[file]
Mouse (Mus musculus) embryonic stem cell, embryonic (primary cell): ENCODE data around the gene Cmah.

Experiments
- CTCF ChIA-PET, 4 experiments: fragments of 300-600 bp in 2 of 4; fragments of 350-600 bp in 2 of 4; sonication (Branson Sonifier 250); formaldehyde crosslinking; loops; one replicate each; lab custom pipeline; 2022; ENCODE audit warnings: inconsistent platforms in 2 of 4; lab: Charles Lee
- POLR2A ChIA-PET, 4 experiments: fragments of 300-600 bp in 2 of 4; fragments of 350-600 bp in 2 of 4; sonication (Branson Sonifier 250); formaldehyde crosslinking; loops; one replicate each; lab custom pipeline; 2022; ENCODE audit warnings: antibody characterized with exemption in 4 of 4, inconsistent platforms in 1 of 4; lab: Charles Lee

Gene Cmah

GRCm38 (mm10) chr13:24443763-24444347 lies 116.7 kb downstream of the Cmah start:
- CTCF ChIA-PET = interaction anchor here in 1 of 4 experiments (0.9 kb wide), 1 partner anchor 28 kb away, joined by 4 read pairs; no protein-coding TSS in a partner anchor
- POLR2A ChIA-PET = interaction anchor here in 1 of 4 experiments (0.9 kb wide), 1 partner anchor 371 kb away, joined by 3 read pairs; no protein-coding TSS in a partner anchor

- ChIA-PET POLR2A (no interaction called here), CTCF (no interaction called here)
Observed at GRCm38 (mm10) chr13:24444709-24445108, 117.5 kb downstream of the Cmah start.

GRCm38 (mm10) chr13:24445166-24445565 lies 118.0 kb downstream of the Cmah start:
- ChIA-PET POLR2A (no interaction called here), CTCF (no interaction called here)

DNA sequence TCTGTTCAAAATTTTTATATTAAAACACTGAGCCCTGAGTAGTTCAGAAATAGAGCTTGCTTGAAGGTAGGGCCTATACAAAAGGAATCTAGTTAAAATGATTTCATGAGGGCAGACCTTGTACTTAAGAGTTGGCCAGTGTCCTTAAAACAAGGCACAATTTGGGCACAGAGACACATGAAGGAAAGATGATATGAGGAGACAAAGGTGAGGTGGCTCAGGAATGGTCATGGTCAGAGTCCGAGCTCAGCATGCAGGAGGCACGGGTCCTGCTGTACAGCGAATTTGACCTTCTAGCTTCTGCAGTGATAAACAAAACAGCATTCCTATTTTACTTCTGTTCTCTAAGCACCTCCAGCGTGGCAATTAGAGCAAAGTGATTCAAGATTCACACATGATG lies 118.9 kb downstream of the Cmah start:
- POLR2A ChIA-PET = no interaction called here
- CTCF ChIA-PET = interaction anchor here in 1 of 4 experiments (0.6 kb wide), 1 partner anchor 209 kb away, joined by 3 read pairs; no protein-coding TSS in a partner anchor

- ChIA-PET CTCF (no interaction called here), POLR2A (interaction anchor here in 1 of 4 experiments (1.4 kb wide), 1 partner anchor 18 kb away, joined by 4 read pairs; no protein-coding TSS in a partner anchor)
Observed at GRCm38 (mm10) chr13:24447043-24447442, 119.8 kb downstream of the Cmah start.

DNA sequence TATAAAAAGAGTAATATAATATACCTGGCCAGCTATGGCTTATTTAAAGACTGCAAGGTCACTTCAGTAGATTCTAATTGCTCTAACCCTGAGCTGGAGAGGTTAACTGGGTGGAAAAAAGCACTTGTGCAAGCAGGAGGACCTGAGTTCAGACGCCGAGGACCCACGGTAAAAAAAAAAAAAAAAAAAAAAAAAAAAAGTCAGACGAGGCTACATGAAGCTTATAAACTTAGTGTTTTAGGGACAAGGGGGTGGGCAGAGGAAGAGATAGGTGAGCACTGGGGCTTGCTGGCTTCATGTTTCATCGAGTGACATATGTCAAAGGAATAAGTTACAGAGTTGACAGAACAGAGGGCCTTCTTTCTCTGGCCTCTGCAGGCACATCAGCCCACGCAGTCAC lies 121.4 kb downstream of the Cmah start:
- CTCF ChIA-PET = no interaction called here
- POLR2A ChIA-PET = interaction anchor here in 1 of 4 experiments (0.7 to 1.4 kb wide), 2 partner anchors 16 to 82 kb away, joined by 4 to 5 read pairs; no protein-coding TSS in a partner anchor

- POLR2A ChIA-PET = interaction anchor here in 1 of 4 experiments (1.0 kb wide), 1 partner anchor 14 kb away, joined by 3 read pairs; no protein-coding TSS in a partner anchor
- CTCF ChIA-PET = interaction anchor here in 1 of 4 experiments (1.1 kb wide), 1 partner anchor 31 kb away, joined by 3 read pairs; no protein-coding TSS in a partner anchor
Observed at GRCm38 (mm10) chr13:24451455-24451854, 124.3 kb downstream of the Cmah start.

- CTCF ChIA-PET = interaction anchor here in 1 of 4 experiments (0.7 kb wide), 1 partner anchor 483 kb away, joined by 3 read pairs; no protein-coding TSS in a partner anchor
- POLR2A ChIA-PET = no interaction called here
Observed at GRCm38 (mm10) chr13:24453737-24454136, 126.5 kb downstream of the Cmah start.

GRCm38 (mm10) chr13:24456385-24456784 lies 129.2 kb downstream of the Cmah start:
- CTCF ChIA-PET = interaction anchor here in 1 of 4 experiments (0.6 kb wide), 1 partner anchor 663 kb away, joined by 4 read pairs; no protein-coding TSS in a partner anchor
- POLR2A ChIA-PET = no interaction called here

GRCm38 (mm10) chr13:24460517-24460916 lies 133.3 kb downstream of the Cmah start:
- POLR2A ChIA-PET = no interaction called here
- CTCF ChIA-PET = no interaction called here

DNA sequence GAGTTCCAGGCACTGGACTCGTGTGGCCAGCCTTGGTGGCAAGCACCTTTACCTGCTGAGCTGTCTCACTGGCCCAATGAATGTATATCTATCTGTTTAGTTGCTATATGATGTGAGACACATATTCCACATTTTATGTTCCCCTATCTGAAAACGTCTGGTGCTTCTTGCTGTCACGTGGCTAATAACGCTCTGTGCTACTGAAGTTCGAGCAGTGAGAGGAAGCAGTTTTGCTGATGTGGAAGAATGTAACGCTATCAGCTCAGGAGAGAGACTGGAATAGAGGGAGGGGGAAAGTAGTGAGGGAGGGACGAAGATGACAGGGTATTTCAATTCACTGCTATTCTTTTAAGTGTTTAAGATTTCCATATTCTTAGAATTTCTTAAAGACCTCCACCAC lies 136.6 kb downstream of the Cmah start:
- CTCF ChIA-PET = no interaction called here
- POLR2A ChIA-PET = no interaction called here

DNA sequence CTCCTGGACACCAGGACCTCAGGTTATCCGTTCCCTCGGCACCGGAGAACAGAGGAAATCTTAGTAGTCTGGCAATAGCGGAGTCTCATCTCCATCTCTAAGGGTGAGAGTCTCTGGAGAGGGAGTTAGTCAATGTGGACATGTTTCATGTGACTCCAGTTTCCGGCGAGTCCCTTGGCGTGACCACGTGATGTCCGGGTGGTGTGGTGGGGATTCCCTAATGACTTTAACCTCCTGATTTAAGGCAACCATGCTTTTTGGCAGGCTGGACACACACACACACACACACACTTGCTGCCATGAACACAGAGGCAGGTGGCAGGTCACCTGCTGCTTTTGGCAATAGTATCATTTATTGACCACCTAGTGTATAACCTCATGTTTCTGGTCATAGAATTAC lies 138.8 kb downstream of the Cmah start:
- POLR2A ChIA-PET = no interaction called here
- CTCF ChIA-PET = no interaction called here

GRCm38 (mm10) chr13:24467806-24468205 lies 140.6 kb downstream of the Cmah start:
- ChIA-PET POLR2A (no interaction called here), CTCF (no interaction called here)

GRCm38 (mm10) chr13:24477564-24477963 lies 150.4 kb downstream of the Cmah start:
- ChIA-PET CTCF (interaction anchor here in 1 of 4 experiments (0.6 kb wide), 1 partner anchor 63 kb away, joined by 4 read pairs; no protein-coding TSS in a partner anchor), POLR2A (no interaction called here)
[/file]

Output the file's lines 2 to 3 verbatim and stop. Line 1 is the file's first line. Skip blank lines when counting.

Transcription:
Experiments
- CTCF ChIA-PET, 4 experiments: fragments of 300-600 bp in 2 of 4; fragments of 350-600 bp in 2 of 4; sonication (Branson Sonifier 250); formaldehyde crosslinking; loops; one replicate each; lab custom pipeline; 2022; ENCODE audit warnings: inconsistent platforms in 2 of 4; lab: Charles Lee